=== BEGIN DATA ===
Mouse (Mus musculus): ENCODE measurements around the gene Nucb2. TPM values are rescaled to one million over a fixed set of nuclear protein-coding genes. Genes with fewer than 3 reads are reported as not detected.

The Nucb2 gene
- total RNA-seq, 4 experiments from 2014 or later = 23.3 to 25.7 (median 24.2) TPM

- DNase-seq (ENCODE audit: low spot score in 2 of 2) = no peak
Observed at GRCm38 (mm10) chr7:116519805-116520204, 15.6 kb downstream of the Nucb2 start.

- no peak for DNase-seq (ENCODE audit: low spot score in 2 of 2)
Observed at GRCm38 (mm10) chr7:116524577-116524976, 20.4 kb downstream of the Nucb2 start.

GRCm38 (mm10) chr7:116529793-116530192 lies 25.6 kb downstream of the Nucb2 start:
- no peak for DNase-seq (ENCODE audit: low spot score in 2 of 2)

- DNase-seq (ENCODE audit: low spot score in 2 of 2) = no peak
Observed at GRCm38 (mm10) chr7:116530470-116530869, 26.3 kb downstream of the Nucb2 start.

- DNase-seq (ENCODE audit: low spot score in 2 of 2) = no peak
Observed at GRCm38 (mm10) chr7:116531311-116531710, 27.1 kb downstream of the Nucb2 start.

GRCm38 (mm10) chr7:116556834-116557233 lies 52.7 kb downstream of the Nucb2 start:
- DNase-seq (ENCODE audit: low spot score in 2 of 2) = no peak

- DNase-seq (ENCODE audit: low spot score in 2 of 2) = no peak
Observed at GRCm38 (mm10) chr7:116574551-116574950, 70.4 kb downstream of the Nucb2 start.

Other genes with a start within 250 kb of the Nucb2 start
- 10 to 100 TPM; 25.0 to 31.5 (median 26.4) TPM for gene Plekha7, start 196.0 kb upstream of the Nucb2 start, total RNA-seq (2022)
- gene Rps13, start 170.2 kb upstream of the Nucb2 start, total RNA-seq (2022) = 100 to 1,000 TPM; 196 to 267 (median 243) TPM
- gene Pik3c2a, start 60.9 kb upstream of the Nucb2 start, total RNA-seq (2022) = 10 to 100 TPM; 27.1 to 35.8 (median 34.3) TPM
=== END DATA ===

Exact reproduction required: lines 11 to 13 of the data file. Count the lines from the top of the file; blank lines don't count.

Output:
Observed at GRCm38 (mm10) chr7:116530470-116530869, 26.3 kb downstream of the Nucb2 start.

- DNase-seq (ENCODE audit: low spot score in 2 of 2) = no peak
Observed at GRCm38 (mm10) chr7:116531311-116531710, 27.1 kb downstream of the Nucb2 start.